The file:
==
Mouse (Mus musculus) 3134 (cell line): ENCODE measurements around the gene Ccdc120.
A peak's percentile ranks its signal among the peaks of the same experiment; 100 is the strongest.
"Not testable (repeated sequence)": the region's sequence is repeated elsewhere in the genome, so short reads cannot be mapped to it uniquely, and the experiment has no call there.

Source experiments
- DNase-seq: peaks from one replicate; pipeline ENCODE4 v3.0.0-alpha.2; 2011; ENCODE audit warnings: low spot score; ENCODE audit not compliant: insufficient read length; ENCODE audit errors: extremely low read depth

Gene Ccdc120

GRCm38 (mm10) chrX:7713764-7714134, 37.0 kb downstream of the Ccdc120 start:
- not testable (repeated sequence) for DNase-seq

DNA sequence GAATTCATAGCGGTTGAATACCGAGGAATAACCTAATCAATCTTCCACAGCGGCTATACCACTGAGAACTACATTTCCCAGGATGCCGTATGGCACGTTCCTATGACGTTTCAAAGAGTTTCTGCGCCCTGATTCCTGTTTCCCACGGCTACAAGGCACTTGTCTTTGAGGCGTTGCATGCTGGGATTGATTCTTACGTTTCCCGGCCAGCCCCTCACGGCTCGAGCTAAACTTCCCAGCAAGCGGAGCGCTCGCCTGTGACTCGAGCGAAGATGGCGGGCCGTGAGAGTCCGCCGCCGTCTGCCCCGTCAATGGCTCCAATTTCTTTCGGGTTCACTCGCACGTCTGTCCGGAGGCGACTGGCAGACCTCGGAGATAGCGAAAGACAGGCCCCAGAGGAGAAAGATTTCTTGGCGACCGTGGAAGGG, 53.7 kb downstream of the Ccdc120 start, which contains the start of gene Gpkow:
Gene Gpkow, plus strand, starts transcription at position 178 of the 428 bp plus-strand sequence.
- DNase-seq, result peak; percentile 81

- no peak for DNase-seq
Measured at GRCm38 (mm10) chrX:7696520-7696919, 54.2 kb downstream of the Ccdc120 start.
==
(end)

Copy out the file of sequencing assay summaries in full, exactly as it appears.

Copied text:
Mouse (Mus musculus) 3134 (cell line): ENCODE measurements around the gene Ccdc120.
A peak's percentile ranks its signal among the peaks of the same experiment; 100 is the strongest.
"Not testable (repeated sequence)": the region's sequence is repeated elsewhere in the genome, so short reads cannot be mapped to it uniquely, and the experiment has no call there.

Source experiments
- DNase-seq: peaks from one replicate; pipeline ENCODE4 v3.0.0-alpha.2; 2011; ENCODE audit warnings: low spot score; ENCODE audit not compliant: insufficient read length; ENCODE audit errors: extremely low read depth

Gene Ccdc120

GRCm38 (mm10) chrX:7713764-7714134, 37.0 kb downstream of the Ccdc120 start:
- not testable (repeated sequence) for DNase-seq

DNA sequence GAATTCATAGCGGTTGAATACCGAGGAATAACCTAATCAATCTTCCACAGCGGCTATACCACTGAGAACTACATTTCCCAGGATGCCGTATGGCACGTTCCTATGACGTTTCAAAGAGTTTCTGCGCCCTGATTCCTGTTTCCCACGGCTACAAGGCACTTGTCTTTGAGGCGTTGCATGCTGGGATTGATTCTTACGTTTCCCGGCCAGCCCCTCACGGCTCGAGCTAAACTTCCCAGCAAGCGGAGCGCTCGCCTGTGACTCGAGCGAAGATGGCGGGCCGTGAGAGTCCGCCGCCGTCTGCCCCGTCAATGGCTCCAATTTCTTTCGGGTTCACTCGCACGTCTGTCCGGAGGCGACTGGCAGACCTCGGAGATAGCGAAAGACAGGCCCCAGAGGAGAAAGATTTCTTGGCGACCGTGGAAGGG, 53.7 kb downstream of the Ccdc120 start, which contains the start of gene Gpkow:
Gene Gpkow, plus strand, starts transcription at position 178 of the 428 bp plus-strand sequence.
- DNase-seq, result peak; percentile 81

- no peak for DNase-seq
Measured at GRCm38 (mm10) chrX:7696520-7696919, 54.2 kb downstream of the Ccdc120 start.